Ethnic Albanian rebels benefit from sex slavery

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TIRANA, Albania - Organized crime syndicates in the Balkans, spawned when communism collapsed a decade ago, are thriving on illegal trade in drugs and sex slaves. The final destination for much of the goods and services is Western Europe. The trade, which yields billions of dollars each year, doesn’t just pay for the mansions and yachts of wealthy traffickers. It also has a political purpose — supporting the purchase of arms for Albanian rebels.

Nearly two years after NATO troops drove Serb forces from this region, rebels are believed to still be skimming profits from drug and sex slave trafficking to fund illegal arms purchases for ethnic Albanian rebel movements.This trafficking has allowed both the Kosovo Liberation Army in the southern Serbian province of Kosovo and the National Liberation Army in Macedonia to be outfitted with the latest in rocket-propelled grenades, machine guns, mortars, sniper rifles and night-vision goggles.

The rise of organized crime syndicates flourished following the collapse of the communist system and frontier controls throughout most of the Balkan peninsula, resulting in lawlessness and civil conflict. The traffickers are from every ethnic group in the region, and despite the bloody rivalries that have torn apart Bosnia, Kosovo and Macedonia, they work closely together.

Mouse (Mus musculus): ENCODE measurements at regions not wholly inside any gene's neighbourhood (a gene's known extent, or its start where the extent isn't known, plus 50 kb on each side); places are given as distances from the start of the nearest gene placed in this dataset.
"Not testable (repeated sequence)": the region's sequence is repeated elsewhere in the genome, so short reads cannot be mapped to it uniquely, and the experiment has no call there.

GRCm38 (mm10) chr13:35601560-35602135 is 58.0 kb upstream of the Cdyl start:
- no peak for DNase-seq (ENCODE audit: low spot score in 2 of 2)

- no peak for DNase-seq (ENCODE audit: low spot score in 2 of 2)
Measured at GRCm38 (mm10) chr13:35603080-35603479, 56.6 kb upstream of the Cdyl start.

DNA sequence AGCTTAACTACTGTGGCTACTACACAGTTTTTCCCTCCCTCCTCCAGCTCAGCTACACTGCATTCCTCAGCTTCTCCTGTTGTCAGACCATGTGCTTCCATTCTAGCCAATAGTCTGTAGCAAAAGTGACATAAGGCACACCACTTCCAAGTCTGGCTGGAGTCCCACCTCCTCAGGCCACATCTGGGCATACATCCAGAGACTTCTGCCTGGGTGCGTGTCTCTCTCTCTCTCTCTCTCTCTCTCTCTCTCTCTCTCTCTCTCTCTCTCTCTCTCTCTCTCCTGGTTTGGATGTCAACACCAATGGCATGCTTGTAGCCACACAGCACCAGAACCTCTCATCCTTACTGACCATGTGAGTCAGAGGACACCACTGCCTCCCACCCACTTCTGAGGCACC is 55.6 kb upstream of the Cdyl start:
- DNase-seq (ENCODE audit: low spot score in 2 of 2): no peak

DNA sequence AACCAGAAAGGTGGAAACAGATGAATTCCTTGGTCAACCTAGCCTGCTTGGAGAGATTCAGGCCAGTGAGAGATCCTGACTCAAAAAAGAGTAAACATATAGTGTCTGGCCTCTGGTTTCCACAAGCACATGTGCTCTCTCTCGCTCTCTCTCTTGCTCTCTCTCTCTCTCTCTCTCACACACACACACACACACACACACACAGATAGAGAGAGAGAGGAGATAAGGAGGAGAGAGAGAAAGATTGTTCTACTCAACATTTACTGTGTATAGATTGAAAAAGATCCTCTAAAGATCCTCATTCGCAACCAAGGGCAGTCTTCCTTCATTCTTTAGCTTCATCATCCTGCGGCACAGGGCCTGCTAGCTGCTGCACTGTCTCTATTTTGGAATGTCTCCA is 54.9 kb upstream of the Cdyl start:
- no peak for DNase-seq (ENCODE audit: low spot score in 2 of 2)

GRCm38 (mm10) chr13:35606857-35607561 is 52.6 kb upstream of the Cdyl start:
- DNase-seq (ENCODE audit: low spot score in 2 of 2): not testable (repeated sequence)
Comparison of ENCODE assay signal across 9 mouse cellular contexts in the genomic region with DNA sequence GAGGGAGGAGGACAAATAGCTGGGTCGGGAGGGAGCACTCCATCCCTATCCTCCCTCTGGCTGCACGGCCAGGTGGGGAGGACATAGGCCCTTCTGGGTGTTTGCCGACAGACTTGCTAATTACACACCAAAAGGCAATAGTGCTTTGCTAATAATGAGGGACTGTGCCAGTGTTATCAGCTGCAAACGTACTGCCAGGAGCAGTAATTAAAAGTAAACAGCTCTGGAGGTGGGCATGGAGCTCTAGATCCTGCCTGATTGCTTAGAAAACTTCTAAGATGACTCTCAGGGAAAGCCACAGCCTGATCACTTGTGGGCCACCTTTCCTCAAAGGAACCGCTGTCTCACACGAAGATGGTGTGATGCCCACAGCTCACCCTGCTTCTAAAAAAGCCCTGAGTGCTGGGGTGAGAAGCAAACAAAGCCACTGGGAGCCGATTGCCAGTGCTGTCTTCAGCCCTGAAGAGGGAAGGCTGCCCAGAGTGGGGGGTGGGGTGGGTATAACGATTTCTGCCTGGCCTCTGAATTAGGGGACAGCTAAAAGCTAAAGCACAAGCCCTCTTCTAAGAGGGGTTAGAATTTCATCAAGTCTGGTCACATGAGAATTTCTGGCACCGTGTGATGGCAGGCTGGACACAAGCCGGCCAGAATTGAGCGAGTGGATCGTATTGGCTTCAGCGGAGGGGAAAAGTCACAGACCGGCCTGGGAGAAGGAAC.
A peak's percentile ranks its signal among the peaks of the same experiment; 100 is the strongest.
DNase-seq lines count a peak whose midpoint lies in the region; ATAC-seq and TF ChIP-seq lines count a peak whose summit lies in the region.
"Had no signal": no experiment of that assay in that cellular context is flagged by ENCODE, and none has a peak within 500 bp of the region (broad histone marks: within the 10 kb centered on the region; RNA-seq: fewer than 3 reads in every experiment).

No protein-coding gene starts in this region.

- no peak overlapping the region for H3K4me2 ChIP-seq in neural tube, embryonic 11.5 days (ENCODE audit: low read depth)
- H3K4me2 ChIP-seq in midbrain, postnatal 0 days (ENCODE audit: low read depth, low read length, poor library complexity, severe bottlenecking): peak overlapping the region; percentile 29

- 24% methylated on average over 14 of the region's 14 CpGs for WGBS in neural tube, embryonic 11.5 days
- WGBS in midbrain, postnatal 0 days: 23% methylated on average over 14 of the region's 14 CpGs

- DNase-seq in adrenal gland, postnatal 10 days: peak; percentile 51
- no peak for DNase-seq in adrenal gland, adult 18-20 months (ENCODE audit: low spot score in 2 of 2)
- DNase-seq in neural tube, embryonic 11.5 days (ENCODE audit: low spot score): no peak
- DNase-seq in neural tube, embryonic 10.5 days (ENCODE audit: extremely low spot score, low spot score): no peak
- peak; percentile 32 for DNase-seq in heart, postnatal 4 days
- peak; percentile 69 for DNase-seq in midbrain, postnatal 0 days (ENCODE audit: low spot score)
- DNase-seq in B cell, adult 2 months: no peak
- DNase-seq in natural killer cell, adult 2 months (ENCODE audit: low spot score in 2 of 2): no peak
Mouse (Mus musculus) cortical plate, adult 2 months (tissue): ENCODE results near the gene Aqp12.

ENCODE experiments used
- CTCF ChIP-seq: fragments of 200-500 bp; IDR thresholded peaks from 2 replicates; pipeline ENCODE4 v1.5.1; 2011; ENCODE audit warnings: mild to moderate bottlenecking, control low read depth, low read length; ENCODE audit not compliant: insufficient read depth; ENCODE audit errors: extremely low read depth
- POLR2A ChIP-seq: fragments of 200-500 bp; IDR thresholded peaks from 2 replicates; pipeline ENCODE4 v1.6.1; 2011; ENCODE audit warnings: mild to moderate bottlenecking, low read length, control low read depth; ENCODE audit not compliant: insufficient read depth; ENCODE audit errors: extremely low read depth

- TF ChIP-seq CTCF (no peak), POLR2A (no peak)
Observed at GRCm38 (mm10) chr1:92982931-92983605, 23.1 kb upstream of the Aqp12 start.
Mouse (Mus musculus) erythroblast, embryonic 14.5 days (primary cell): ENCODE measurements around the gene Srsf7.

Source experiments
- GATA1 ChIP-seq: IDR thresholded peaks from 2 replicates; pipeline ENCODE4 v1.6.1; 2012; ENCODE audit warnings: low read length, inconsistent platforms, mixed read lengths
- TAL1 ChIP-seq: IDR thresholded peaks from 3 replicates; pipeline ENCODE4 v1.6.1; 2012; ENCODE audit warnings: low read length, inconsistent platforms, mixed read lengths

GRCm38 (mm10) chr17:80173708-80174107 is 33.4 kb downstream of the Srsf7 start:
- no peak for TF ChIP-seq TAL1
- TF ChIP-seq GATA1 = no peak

In many areas they work with the complicity of police and customs officials. The U.S. State Department report on human rights for 2001 notes that “instances of corruption and involvement of police in trafficking in persons occurred on the local level. At least two law enforcement officials have been dismissed for accepting bribes from traffickers.”

Often these activities enjoy the protection of high-ranking politicians, who are generously bribed, according to regional law enforcement officials.

Corrupt judges and prosecutors also frequently help arrested criminals.

On April 18, the Albanian state security service acknowledged the problem, saying in a statement that a “dangerous aspect of the growing power of the criminal groups is their ability to establish links with individuals in the top state administration offices and with politicians.”

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